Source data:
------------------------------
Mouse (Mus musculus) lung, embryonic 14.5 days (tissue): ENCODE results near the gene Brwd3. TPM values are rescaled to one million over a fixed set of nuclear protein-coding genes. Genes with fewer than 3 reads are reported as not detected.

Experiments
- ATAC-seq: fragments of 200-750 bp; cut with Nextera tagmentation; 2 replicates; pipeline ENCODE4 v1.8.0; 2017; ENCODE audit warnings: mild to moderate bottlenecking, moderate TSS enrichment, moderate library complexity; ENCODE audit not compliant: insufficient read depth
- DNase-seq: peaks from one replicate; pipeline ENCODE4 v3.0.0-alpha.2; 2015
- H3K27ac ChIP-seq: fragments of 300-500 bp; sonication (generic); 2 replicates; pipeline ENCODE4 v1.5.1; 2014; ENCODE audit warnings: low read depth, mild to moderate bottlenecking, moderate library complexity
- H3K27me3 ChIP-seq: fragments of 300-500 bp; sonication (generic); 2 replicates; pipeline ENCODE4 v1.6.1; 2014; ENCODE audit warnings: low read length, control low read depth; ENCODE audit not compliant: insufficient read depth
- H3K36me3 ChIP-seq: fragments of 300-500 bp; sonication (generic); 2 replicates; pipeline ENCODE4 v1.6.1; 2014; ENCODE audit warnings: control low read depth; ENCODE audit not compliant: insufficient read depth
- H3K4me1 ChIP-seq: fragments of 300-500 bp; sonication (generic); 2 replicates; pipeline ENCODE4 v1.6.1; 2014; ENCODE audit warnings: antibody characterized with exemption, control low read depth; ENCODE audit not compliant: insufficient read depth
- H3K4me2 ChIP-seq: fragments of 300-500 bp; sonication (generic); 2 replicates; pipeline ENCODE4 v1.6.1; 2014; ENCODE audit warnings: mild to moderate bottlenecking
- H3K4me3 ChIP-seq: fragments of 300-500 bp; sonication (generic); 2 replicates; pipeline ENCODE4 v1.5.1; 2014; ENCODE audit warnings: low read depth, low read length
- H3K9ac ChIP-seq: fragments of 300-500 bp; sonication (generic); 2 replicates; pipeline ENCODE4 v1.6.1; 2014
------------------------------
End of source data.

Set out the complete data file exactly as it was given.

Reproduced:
Mouse (Mus musculus) lung, embryonic 14.5 days (tissue): ENCODE results near the gene Brwd3. TPM values are rescaled to one million over a fixed set of nuclear protein-coding genes. Genes with fewer than 3 reads are reported as not detected.

Experiments
- ATAC-seq: fragments of 200-750 bp; cut with Nextera tagmentation; 2 replicates; pipeline ENCODE4 v1.8.0; 2017; ENCODE audit warnings: mild to moderate bottlenecking, moderate TSS enrichment, moderate library complexity; ENCODE audit not compliant: insufficient read depth
- DNase-seq: peaks from one replicate; pipeline ENCODE4 v3.0.0-alpha.2; 2015
- H3K27ac ChIP-seq: fragments of 300-500 bp; sonication (generic); 2 replicates; pipeline ENCODE4 v1.5.1; 2014; ENCODE audit warnings: low read depth, mild to moderate bottlenecking, moderate library complexity
- H3K27me3 ChIP-seq: fragments of 300-500 bp; sonication (generic); 2 replicates; pipeline ENCODE4 v1.6.1; 2014; ENCODE audit warnings: low read length, control low read depth; ENCODE audit not compliant: insufficient read depth
- H3K36me3 ChIP-seq: fragments of 300-500 bp; sonication (generic); 2 replicates; pipeline ENCODE4 v1.6.1; 2014; ENCODE audit warnings: control low read depth; ENCODE audit not compliant: insufficient read depth
- H3K4me1 ChIP-seq: fragments of 300-500 bp; sonication (generic); 2 replicates; pipeline ENCODE4 v1.6.1; 2014; ENCODE audit warnings: antibody characterized with exemption, control low read depth; ENCODE audit not compliant: insufficient read depth
- H3K4me2 ChIP-seq: fragments of 300-500 bp; sonication (generic); 2 replicates; pipeline ENCODE4 v1.6.1; 2014; ENCODE audit warnings: mild to moderate bottlenecking
- H3K4me3 ChIP-seq: fragments of 300-500 bp; sonication (generic); 2 replicates; pipeline ENCODE4 v1.5.1; 2014; ENCODE audit warnings: low read depth, low read length
- H3K9ac ChIP-seq: fragments of 300-500 bp; sonication (generic); 2 replicates; pipeline ENCODE4 v1.6.1; 2014